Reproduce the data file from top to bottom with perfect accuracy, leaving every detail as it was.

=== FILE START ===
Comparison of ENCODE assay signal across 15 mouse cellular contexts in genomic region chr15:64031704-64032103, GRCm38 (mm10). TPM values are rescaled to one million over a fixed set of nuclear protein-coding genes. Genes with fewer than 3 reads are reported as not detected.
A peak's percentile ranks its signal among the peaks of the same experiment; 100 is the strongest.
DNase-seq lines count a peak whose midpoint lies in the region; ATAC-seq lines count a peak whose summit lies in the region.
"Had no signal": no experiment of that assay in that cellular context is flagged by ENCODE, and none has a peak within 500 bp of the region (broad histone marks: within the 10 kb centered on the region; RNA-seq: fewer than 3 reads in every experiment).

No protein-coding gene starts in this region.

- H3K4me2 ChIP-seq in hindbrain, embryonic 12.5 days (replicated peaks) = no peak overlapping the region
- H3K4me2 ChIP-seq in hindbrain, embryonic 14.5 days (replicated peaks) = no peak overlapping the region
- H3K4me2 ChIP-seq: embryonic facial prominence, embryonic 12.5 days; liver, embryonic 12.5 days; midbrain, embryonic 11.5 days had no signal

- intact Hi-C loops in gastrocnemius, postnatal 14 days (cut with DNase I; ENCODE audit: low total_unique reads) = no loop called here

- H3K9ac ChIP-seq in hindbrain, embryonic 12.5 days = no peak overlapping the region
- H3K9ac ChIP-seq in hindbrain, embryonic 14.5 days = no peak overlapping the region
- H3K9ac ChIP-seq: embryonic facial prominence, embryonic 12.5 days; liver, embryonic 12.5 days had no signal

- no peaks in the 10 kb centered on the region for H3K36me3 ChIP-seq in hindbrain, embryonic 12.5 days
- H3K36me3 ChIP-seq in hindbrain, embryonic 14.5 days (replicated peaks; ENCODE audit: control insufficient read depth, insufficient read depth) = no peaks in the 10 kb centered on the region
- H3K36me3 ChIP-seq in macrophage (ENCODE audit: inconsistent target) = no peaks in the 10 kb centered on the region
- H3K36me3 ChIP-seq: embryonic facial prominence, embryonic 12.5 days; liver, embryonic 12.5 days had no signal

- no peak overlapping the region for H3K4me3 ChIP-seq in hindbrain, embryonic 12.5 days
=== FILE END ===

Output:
Comparison of ENCODE assay signal across 15 mouse cellular contexts in genomic region chr15:64031704-64032103, GRCm38 (mm10). TPM values are rescaled to one million over a fixed set of nuclear protein-coding genes. Genes with fewer than 3 reads are reported as not detected.
A peak's percentile ranks its signal among the peaks of the same experiment; 100 is the strongest.
DNase-seq lines count a peak whose midpoint lies in the region; ATAC-seq lines count a peak whose summit lies in the region.
"Had no signal": no experiment of that assay in that cellular context is flagged by ENCODE, and none has a peak within 500 bp of the region (broad histone marks: within the 10 kb centered on the region; RNA-seq: fewer than 3 reads in every experiment).

No protein-coding gene starts in this region.

- H3K4me2 ChIP-seq in hindbrain, embryonic 12.5 days (replicated peaks) = no peak overlapping the region
- H3K4me2 ChIP-seq in hindbrain, embryonic 14.5 days (replicated peaks) = no peak overlapping the region
- H3K4me2 ChIP-seq: embryonic facial prominence, embryonic 12.5 days; liver, embryonic 12.5 days; midbrain, embryonic 11.5 days had no signal

- intact Hi-C loops in gastrocnemius, postnatal 14 days (cut with DNase I; ENCODE audit: low total_unique reads) = no loop called here

- H3K9ac ChIP-seq in hindbrain, embryonic 12.5 days = no peak overlapping the region
- H3K9ac ChIP-seq in hindbrain, embryonic 14.5 days = no peak overlapping the region
- H3K9ac ChIP-seq: embryonic facial prominence, embryonic 12.5 days; liver, embryonic 12.5 days had no signal

- no peaks in the 10 kb centered on the region for H3K36me3 ChIP-seq in hindbrain, embryonic 12.5 days
- H3K36me3 ChIP-seq in hindbrain, embryonic 14.5 days (replicated peaks; ENCODE audit: control insufficient read depth, insufficient read depth) = no peaks in the 10 kb centered on the region
- H3K36me3 ChIP-seq in macrophage (ENCODE audit: inconsistent target) = no peaks in the 10 kb centered on the region
- H3K36me3 ChIP-seq: embryonic facial prominence, embryonic 12.5 days; liver, embryonic 12.5 days had no signal

- no peak overlapping the region for H3K4me3 ChIP-seq in hindbrain, embryonic 12.5 days